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December 24, 2012

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Richard Paschal

Hello, Al. The courthouse is in Hanover, Virginia. It is where the Parson's Cause case was argued about reimbursement of Anglican clergy in tobacco, George III's veto of an act by the VA House of Burgesses, and the subsequent suit for, essentially, back pay. I seem to remember that while Patrick Henry argued for the member of clergy, his father was the presiding trial judge. Nothing wrong with that at the time, of course, as Blackstone would soon publish on the limited circumstance (i.e., interest but not bias) where judicial disqualification was necessary.

Alfred Brophy

You got it, obviously, Richard. Nicely done.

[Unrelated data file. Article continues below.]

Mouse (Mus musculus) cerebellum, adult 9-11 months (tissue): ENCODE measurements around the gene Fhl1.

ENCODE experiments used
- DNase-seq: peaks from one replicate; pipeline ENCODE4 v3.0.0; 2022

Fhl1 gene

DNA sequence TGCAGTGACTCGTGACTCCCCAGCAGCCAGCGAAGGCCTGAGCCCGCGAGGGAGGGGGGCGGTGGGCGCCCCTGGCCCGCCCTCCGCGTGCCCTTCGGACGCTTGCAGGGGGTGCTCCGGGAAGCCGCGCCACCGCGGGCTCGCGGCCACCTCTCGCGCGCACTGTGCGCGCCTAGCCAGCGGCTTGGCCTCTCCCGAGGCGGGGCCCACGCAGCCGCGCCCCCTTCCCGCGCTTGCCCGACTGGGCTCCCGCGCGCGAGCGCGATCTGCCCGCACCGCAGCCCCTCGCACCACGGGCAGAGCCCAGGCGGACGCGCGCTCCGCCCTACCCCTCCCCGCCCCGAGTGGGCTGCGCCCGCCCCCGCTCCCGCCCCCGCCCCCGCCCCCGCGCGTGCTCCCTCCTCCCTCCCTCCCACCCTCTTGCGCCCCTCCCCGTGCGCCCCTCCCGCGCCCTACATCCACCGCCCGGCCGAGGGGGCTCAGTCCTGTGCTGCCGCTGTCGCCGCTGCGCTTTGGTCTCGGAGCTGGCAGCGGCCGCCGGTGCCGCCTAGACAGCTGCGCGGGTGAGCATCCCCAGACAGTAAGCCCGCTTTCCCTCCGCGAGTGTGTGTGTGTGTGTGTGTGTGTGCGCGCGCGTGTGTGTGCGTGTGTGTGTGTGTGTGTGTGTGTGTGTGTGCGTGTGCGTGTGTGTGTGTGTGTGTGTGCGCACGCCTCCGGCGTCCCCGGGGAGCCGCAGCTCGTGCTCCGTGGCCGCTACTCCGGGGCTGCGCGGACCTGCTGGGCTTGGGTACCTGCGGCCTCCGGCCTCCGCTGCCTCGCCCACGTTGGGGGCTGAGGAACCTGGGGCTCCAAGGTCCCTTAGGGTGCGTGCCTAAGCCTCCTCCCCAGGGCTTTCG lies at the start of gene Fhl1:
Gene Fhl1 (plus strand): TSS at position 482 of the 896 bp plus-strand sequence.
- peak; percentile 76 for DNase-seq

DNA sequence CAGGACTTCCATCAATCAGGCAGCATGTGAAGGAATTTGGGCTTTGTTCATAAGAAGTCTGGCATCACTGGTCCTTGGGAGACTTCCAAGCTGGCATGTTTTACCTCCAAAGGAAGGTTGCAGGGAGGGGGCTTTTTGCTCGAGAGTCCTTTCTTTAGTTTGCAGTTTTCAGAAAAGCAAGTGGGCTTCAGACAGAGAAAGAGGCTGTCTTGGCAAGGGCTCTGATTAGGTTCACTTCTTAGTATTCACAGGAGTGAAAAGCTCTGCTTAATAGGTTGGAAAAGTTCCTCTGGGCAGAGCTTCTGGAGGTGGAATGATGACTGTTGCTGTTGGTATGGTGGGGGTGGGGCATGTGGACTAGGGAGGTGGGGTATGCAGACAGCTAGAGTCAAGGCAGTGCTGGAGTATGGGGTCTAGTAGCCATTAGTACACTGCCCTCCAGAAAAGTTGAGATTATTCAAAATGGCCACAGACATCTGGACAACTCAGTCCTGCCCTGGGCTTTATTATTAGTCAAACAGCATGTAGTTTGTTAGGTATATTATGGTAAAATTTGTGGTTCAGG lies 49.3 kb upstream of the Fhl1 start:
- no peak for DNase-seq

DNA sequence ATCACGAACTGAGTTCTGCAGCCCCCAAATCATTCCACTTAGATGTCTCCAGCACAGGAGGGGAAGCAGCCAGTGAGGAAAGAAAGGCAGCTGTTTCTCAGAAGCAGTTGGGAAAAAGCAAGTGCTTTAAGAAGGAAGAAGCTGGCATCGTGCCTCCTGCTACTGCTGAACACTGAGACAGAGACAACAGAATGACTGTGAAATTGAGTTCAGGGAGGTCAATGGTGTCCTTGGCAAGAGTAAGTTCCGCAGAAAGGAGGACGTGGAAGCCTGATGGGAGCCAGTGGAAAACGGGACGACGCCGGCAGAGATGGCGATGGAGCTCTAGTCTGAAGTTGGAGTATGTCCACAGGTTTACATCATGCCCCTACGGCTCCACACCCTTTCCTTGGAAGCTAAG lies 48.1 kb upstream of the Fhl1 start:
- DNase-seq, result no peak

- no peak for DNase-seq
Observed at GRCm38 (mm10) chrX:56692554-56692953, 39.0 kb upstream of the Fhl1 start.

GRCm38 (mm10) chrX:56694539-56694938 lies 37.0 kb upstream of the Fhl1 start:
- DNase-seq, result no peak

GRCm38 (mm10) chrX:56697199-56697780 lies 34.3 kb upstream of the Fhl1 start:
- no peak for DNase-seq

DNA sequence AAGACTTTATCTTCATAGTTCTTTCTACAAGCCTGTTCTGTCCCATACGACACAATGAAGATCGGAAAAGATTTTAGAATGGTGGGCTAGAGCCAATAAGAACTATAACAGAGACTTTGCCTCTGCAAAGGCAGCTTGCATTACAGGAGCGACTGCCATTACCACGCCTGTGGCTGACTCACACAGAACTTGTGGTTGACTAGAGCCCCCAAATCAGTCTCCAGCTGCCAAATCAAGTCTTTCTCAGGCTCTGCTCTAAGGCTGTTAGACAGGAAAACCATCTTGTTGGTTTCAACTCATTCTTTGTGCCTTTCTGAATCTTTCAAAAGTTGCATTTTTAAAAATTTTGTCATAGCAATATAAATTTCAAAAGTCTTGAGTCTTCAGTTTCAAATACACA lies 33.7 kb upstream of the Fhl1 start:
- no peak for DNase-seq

As to the Parsons' cause -- the clergy wanted their pay in tobacco (which because of a drought was worth a lot more than usual), but the Virginia legislature passed an act that allowed parishes to pay in money rather than tobacco (and thus seems to have deprived them of what sounds to me like a vested right). The interesting thing about this is that as the case was asserting the rights of the Virginia legislature, the right it was establishing was to pay less than had been promised. Sort of not what I'd expect for an assertion of American rights! I want to look into this some more.

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